Why has Colombia’s Animation Industry Grown So Quickly?

·3-min read

Having already topped its pre-pandemic heights, the massive attendance at this year’s Annecy edition is indicative of the flourishing post-pandemic boom that the whole audiovisual industry is feeling.

Amidst this promising landscape, Colombian animation has made a strong appearance in both Annecy’s Official Selection and its MIFA market alongside an event presented by BAM – the Bogotá Audiovisual Market – where five projects targeting kids 3-11 were pitched.

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Colombia’s presence is the result of an exponential growth in the animation sector that by 2019 was globally exporting projects valued at $100,000 and which rounded off 2021 with that figure at $3.5 million.

Reasons for exponential growth cut several ways; Colombia’s tax rebate; a growing generation of artists with a firm hold on the technical aspects of animation’s pipeline structure; and the ever-growing presence of international companies.

Launched in 2003, but built upon since then, Colombian film incentives have made the country a model for Latin America. In particular, the CINA – Certificado de Inversión Audiovisual – which offers a 35% rebate on investment made by an international production. Since its creation in 2020, CINA has already backed a grand total of 57 projects and 35 productions for a total of 92 projects. Although it has often been an uphill battle for Colombian filmmakers to maintain these rebates, the increasing presence of platforms – Prime Video, Apple TV, Discovery Plus, Starzplay, Netflix – among others have proven the international appeal and strategic strength of the incentives.

Although stylistically very different from one another, all the projects pitched at the Colombian Animation event shared a far more refined technical approach and a style that held a clear voice and identity while channelling multiple international referents.

Both achievements speak volumes of the rapid evolution of the sector for a country that over the last decades had produced a scant number of animation features. A film, “Chocó: The Land and The Monsters,” helmed by Estefanía Pineres, stood out among a series of different formats like “Animétricas,” “The Tales of Villa Pio” and “En La Diestra de Dios Padre.” The feature showed what titles like “Tropical Virus” and “Len and the Song of the Wales” had previously exhibited: a search for an audiovisual identity rooted in the country’s own aesthetics.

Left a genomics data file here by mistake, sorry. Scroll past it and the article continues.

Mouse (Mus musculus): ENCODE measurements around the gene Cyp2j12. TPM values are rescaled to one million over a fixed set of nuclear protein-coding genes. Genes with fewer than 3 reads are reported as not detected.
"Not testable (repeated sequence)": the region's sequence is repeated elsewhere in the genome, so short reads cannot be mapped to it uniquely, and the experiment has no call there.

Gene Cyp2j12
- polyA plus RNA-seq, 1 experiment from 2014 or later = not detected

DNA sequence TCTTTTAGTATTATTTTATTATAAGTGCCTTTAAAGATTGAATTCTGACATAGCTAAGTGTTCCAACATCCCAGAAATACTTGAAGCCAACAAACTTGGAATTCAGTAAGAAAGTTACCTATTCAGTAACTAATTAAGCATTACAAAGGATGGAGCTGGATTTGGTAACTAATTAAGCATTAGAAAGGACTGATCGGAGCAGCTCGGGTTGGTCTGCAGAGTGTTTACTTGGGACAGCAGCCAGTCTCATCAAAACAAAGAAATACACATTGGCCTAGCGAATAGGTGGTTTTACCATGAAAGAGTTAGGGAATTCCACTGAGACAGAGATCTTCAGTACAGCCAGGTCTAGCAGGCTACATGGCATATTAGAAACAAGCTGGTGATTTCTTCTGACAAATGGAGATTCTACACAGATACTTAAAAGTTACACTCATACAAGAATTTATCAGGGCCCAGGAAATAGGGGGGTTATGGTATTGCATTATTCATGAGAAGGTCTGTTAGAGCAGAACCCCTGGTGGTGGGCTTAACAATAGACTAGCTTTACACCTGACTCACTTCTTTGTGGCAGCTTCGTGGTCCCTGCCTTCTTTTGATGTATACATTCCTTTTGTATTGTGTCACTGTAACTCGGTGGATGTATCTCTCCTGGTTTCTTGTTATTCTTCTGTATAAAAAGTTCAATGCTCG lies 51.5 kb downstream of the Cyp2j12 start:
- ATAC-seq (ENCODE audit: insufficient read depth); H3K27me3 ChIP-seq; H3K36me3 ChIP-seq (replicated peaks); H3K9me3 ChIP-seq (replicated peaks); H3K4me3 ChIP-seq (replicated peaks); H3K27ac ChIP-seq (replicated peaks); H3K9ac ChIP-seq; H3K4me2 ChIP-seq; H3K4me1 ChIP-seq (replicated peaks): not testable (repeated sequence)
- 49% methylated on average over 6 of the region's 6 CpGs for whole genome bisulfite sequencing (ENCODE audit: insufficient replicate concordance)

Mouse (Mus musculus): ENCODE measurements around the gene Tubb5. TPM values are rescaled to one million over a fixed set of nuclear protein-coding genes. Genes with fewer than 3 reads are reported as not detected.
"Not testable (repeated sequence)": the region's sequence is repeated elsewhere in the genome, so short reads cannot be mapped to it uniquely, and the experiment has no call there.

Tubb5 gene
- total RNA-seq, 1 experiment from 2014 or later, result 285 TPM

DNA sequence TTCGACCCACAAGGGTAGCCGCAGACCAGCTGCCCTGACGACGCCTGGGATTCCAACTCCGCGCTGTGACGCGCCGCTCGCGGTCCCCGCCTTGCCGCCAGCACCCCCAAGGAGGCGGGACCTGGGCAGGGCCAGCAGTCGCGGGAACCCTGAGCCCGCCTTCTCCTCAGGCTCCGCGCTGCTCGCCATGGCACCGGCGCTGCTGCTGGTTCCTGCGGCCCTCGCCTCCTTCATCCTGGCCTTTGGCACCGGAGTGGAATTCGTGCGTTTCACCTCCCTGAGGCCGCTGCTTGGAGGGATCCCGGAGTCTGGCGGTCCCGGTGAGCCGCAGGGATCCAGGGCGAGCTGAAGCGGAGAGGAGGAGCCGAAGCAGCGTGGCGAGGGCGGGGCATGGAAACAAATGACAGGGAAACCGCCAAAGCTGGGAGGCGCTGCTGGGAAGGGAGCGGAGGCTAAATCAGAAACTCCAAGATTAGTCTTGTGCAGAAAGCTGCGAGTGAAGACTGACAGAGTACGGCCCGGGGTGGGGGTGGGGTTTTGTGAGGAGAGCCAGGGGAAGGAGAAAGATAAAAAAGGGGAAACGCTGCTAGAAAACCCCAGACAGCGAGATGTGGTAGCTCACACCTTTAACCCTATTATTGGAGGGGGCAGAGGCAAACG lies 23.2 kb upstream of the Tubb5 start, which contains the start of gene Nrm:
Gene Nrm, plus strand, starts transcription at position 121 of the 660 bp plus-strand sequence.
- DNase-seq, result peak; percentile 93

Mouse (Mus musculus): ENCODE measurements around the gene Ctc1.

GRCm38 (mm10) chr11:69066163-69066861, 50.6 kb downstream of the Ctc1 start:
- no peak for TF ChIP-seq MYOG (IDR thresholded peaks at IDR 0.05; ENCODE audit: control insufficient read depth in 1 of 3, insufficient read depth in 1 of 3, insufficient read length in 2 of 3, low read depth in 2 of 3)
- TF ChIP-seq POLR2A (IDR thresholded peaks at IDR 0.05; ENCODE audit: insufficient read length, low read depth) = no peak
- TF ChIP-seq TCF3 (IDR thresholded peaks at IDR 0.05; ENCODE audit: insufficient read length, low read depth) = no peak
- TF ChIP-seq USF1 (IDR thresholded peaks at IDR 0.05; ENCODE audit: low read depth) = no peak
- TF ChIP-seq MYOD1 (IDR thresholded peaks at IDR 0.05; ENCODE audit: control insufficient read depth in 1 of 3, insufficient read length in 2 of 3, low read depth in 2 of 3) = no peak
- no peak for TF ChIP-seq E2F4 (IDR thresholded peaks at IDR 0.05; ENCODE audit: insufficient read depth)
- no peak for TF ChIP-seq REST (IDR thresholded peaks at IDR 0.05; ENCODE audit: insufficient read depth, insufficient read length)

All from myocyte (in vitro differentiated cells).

The same occurred with the films in competition, most of them short films produced by relatively new productions, many in co-production with other Latin American countries. Carlos Velandia appeared twice directing “La Mujer Como Imagen” that screened at Short Films Off Limits and, co-directing with María Angélica Restrepo Gúzman, with “Todas mis Cicatrices se Desvanecen en el Viento”.

The arrival of big players has created a far more complex influx than expected. What was once feared as ushering in industry monopoly has proved to be, on the contrary, an enriching ecosystem where small, indie companies have a chance to grow at a faster rate and form an experienced team that handles international high-end content.

Some 55 projects from over 12 different countries across Europe, America and Asia are currently performing post-production in Colombia. This underscores the fact that growth is not solely led by the search for an IP but a more mature service market that has experienced a steady expansion, with now over 30 companies in the sector.

At MIFA, there was an array of Colombian productions that proved in their work reel the blossoming of this ecosystem. Among them were ASIFA Colombia, Bombillo Amarillo, BIOTA Studios, 3DADOS Media, Cacumen Creative Studio, El Tuerto Pictures, Artistes Folks Colombia, Perrenque Media, Signos Studios and Team Toon Studio.

Camilo Martínez, director of ProColombia France pointed out: “As more companies open branches in Colombia, the animation sector strengthens and in turn secures a more international presence.”

He continued: “Our relatively small teams have proven their capacity to remain competitive both in terms of qualitative output as well as in market pricing when placed in contrast with larger teams, whilst simultaneously boasting greater flexibility in the work process.”

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